When We Left Cuba

When We Left Cuba

by Chanel Cleeton
When We Left Cuba

When We Left Cuba

by Chanel Cleeton


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Instant New York Times bestseller!

In 1960s Florida, a young Cuban exile will risk her life—and heart—to take back her country in this exhilarating historical novel from the author of The Last Train to Key West and Next Year in Havana, a Reese Witherspoon Book Club pick.

Beautiful. Daring. Deadly.

The Cuban Revolution took everything from sugar heiress Beatriz Perez—her family, her people, her country. Recruited by the CIA to infiltrate Fidel Castro's inner circle and pulled into the dangerous world of espionage, Beatriz is consumed by her quest for revenge and her desire to reclaim the life she lost.

As the Cold War swells like a hurricane over the shores of the Florida Strait, Beatriz is caught between the clash of Cuban American politics and the perils of a forbidden affair with a powerful man driven by ambitions of his own. When the ever-changing tides of history threaten everything she has fought for, she must make a choice between her past and future—but the wrong move could cost Beatriz everything—not just the island she loves, but also the man who has stolen her heart...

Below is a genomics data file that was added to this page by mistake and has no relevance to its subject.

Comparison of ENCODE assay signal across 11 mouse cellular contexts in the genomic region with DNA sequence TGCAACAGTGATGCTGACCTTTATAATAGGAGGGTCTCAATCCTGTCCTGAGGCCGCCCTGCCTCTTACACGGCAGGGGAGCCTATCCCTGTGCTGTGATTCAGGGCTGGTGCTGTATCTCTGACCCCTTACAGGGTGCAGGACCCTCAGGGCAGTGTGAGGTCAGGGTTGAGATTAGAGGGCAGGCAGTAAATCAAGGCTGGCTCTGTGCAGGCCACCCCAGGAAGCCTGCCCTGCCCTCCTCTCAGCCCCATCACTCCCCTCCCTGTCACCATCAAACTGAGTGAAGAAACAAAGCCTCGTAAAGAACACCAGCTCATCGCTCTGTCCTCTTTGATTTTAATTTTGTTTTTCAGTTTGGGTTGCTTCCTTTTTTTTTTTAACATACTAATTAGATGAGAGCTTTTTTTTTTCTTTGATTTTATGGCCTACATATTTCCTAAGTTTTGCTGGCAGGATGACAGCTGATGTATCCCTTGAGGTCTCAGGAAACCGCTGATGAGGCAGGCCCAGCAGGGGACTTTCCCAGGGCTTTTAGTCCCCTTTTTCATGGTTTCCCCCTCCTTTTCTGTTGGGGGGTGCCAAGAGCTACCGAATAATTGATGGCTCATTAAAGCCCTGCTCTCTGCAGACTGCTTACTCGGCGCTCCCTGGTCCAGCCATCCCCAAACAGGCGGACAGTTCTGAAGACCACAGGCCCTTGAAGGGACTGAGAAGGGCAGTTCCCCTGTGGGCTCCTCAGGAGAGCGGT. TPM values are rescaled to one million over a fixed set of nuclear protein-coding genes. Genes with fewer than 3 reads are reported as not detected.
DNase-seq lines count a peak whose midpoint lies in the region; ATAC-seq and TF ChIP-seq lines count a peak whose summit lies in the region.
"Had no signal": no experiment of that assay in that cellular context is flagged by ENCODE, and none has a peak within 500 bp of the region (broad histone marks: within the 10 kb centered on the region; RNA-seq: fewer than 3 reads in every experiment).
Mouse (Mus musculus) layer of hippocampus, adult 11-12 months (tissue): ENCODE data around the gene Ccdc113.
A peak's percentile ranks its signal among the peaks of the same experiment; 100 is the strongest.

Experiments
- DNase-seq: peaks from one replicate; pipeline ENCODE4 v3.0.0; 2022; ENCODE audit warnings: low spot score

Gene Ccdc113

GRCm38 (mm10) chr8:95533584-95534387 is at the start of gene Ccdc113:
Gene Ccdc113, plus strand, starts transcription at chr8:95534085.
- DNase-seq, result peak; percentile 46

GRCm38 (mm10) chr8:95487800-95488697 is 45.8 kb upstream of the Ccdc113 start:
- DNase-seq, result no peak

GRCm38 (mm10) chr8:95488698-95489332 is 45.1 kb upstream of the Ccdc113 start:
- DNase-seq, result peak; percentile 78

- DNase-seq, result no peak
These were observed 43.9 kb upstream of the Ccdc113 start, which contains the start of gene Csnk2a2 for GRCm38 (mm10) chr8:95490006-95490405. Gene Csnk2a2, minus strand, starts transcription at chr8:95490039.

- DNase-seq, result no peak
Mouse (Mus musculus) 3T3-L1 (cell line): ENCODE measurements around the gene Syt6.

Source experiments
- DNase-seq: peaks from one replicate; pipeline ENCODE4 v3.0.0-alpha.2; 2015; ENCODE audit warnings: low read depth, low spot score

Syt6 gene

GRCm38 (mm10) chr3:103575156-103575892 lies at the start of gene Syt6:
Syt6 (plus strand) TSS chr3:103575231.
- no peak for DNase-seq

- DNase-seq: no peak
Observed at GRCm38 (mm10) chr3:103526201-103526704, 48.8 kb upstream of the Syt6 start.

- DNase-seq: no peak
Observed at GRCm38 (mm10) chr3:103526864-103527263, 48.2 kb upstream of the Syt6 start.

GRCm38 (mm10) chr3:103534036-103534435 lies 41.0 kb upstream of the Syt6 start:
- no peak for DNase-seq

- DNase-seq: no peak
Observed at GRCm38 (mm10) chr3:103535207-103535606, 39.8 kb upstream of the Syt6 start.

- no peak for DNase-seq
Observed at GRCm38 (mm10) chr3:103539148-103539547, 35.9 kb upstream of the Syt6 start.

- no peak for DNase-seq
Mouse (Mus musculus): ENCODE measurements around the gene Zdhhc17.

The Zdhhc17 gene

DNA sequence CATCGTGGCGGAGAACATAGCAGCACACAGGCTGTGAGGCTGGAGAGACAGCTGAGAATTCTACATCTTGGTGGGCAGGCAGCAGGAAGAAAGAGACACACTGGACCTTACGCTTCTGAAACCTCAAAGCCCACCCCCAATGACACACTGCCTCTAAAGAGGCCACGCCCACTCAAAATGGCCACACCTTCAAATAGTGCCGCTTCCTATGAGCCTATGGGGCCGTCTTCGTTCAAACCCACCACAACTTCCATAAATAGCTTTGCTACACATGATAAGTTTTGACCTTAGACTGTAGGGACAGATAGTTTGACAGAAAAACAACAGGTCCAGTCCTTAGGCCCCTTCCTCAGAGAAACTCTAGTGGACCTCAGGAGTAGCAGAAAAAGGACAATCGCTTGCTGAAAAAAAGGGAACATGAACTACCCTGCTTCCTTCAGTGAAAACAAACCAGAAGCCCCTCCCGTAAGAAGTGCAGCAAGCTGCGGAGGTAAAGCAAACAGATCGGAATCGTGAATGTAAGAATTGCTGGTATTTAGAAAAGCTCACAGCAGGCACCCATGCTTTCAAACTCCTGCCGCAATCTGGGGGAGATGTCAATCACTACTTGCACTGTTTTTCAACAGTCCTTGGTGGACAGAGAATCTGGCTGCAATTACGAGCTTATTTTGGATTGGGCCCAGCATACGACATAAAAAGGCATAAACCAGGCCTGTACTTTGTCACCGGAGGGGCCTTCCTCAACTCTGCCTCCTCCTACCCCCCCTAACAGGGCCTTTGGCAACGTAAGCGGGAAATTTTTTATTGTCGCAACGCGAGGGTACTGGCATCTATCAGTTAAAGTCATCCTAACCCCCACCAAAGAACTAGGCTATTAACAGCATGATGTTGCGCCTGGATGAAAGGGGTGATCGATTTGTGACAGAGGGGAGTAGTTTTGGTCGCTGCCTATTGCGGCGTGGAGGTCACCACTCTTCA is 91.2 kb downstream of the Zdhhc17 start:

Product Details

ISBN-13: 9780451490865
Publisher: Penguin Publishing Group
Publication date: 04/09/2019
Pages: 368
Sales rank: 81,085
Product dimensions: 5.20(w) x 7.90(h) x 1.00(d)

About the Author

Chanel Cleeton is the New York Times and USA Today bestselling author of The Last Train to Key WestWhen We Left Cuba, and the Reese Witherspoon Book Club pick Next Year in Havana. Originally from Florida, she grew up on stories of her family's exodus from Cuba following the events of the Cuban Revolution. Her passion for politics and history continued during her years spent studying in England where she earned a bachelor's degree in international relations from Richmond, the American International University in London, and a master's degree in global politics from the London School of Economics and Political Science. Chanel also received her Juris Doctor from the University of South Carolina School of Law. She loves to travel and has lived in the Caribbean, Europe, and Asia.

Read an Excerpt

chapter one


january 1960

palm beach


The thing about collecting marriage proposals is they're much like cultivating eccentricities. One is an absolute must for being admired in polite-or slightly less-than-polite-society. Two ensure you're a sought-after guest at parties, three add a soupon of mystery, four are a scandal, and five, well, five make you a legend.